Campfire Talk Part 14 with Larry Weishuhn

05 November 2012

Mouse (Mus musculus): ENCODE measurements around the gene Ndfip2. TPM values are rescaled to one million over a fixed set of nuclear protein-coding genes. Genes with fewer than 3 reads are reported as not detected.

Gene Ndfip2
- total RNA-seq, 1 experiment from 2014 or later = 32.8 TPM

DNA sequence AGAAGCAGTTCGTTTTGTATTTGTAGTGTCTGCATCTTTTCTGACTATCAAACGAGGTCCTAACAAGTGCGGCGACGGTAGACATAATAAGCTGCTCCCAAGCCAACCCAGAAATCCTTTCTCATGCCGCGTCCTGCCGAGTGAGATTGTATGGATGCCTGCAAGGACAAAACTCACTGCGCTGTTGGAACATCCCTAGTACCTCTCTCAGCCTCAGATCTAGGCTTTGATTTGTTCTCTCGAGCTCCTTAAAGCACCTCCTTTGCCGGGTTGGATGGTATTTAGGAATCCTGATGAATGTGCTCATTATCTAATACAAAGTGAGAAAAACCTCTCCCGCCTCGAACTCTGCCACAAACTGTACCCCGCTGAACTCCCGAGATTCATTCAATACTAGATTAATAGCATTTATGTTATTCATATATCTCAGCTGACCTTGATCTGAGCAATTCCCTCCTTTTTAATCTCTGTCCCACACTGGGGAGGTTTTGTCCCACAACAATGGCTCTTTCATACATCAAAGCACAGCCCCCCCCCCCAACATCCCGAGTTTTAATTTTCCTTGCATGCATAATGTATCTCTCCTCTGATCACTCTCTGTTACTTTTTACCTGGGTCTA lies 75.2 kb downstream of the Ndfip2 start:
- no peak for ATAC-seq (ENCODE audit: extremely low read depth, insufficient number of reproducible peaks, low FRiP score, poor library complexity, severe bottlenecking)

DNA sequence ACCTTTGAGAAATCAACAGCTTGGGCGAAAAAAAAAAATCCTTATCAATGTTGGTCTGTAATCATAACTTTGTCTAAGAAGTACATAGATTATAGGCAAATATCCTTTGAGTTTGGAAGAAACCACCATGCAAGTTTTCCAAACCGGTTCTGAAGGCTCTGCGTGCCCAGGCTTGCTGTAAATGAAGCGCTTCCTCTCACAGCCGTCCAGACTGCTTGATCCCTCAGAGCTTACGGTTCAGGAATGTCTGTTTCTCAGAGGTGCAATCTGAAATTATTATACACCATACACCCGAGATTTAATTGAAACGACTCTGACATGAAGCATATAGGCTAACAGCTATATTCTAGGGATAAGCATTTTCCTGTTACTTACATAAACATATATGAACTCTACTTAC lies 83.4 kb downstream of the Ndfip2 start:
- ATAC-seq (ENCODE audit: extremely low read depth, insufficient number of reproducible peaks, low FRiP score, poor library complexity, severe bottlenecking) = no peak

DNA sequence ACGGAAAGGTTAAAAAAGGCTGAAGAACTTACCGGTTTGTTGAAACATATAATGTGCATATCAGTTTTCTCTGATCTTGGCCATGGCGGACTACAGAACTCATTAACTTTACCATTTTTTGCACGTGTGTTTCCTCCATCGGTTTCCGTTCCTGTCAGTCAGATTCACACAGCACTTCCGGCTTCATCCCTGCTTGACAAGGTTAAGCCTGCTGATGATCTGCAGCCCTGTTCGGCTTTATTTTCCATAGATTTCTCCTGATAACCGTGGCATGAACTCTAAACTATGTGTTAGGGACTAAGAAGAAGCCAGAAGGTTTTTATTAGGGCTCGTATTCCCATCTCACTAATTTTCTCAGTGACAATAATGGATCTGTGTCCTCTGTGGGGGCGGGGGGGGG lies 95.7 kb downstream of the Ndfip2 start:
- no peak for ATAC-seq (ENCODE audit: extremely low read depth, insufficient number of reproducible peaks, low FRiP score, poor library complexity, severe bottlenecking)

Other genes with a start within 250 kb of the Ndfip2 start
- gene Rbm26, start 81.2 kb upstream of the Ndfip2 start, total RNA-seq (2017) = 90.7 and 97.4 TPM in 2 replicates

During the years I worked primarily as a wildlife biologist and occasionally as an outfitter/guide I was a bit judgmental! I admit it. Do so freely and probably still am! But back then that it part of my job. Beyond often booking the clients to hunt the ranches I managed I also did the guiding. So it was up to me when they arrived in camp to “evaluate” them quickly to hunting experience to determine which hunters might be able to hunt on their own without a guide, if they so wished, and those there was no doubt would need help and possibly even some supervision. I looked at several things. Did the hunting boots they were wearing appear to have been broken in and been worn a fair amount in the past? What kind of guns were they going to use on the hunt; did it look like they’d ever been in the woods before? That said I loved seeing hunters show up with Ruger Number 1 single-shots rifle. That almost always indicated experienced hunters who were always excellent shots! But one the primary things I looked at was what size and kind of hunting knife did they have strapped on their side. Frankly, the bigger and longer the knife, the less experienced they were, which they normally fairly quickly revealed by how they handled their guns and how they talked about past hunting experiences. And conversely the shorter the knife blade, the more experienced hunters they really were. During my early years as a wildlife biologist I worked for Texas’ Wildlife Disease Project and State inter-agency agreement between the Texas Parks & Wildlife Department and Texas A&M University’s Department of Veterinary Pathology. And during those early years I took or collected and then necropsied many, many deer and other wildlife species. A sharp knife was imperative! During those years of taking apart lots and lots of deer, even though I had essentially grown up in the woods, and as youngster had once thought to truly be an outdoorsman I needed to carry at least a 14 inch or longer blade “Jim Bowie knife”, I soon learned better! As a hunter, biologist, researcher I soon learned any blade longer than my index finger was a waste of good metal when it came to knives. A blade longer than the index finger cannot be truly “controlled” when gutting an animal, particularly when reaching into the abdominal and thoracic cavity to remove heart, lung and the rest of the viscera without cutting thru the sternum when you’re saving the cape of a buck you’ve just taken. I learned too, the best blade design when it came to hunting knives was a slight drop point, rather than an upturned point (clip blade), or for that matter any other style blade. I realize in so saying there are likely those who will disagree, and that’s fine! Why the talk about hunting blades? As this is being written it’s the night before the opening of the general whitetail rifle season in Texas, and, I have just returned from a highly successful elk hunt on the Motherwell Ranch in Colorado, a hunt set up for me by my old friend Jim McCarthy of Jim McCarthy Adventures (717-652-4374). Before talking about whitetail, let me tell you a bit about my Colorado elk hunt. It was snowing pretty hard when we flew into the Hayden/Steamboat airport. I wasn’t the only hunter on the plane by any means. Several of those on board were guys and ladies I had run into in previous hunting camps and outdoor shows. So the flight over with my cameraman Derek Harris was a fun one. And as I mentioned when we landed there was snow on the ground and more falling. A quick 40 minutes later were at the Motherwell Ranch, checked the zeros of our guns, mine a Ruger 77 Hawkeye Africa in .375 Ruger topped with a Zeiss variable Duralyt scope and shooting Hornady 270 grain SP ammo. My rifle was still dead on at 100 yards, where I had sighted in before leaving Texas. The next day and a half I hunted with Clay Owens and Jim McCarthy in the snow. We watched it snow, we walked in mid-shin deep snow, and we even threw a snow ball or two. But we didn’t see many elk. We saw LOTS of elk sign including dropping, tracks, beds and the like. But the live elk eluded us! I should also mention we saw numerous fresh black bear tracks. The bear were obviously “moving” trying to find dens and that last little bit of food before a long slumber. Others in camp fared better that we did and soon there were no less than four nice bulls hanging from the meat pole. The elk herds we hunted were migratory elk. And by the time of our hunt the last days of October the breeding season was over and we heard very few bulls bugling. Herd bulls has split from the cows and calves for the most part. So we were continually on the look out for a fresh, large, single set of elk tracks. Mid-day of the second day we set up my Zeiss spotting scope and watched distant herds of elk coming out of the high country as the snow became deeper. Where we hunted the elevation was around 9,000 feet. With the deepening snow at the higher elevations, covering forage, the elk started down slope. Late that afternoon we saw lots of elk. Lots being defined in terms of 150 to 300 or more elk. we did spot some bulls but mostly youngsters with the cows. That afternoon rather late we decided to head down mountain, and drove toward the lower country. We had just started going down when Clay and I both spotted two big bull elk, one easily a 6x6, scoring about 300 B&C an the other nearly as big. Both were running up slope. Hurriedly we turned around and did our best to head them off, a mile or so up the mountain. We jumped out of the pickup and headed toward a meadow where Clay thought the elk might go. We found lots of tracks but not the big bulls. We did pick their tracks however. Shortly after we had seen them going up slope they turned around and went back down the mountain. We followed them until we almost ran into a heard of about 60 elk, including three nice 4 to 5 point bulls. I’ll have to tell you I was tempted by one of them... But I let Clay talk me out of shooting. By the time we “worked” our way around the elk herd, it was almost dark... We retreated to camp to a meal of prime ribs, prawn and calamari, among other things. Tough duty...but DELICIOUS! Next morning we headed back toward where we had seen the bigger bulls the day before. We found elk immediately, but before we could get to where I could get a decent shot (meaning less than 400 yards), the entire herd including a 5 point bull I was considering had already passed into one of the Motherwell Ranch’s “Safe Zones” where no hunting is allowed. With that we decided to head to another area. Clay volunteered to save us some steps by going to retrieve the pickup and meet us on the road. Jim, Derek and I walked to the designated pick up spot. No sooner we got there than Clay came “roaring up” indicating us to quickly get in. “Walked right up to a really nice 5x5 on my way back to the pickup. Let’s see if we can get on him!” We turned around and headed to the short ridge where Clay had seen the bull, stopped the pickup, we got out and started walking up the ridge. No sooner were we about to top out when we spotted a small herd of elk, including a really nice 5x5. Unfortunately there wasn’t time to get a shot... The elk ran down toward a valley next to the road we had driven there on. We watched as the elk skirted a dense creek bottom a little of 300 yards away. Clay and I spotted the 5 point at the same time. I quickly set up my BOG Bear RLDs shooting sticks. At the same time Clay started working his elk call in hopes of stopping the elk for a shot. The bull slowed and then stopped, I looked back at Derek Harris, my cameraman, he showed me a thumb’s up and whispered, “Shoot when you’re ready...” By then the Zeiss Duralyt’s crosshairs and small dot were just below the top of the bull’s back. “Three hundred ten yards,” I heard Clay say as he checked the range with his Zeiss Victory RF binocs. I knew my hold was good! I gently tugged the trigger. The hold looked good. I knew with the 270 grain Hornady load the bullet should strike the target about 10 inches low. At the shot the bull bucked up high then ran behind a screening of brush as I quickly bolted in another round and tried to find my target. “Cows, but no bull...” I heard Clay say, I think he’s probably down just beyond what and where we can see. “I know the hold was good and I should have hit him right behind the shoulder.” I replied... You can probably guess the outcome of my elk hunt on the Motherwell Ranch in Colorado, but to see for sure you’ll have to watch my “Dallas Safari Club’s Trailing the Hunter’s Moon” television show. The Motherwell Ranch hunt will likely air in early August, 2013 when the show debuts on The Sportsman Channel.... Whitetails... Oh Yeah...Guess we’ll have to address those next week. Hopefully we’ll both have successful hunting stories to share. I wish you the very best of successes. Don’t for get to send us photo of animals you’ve taken while hunting from our Nature Blinds...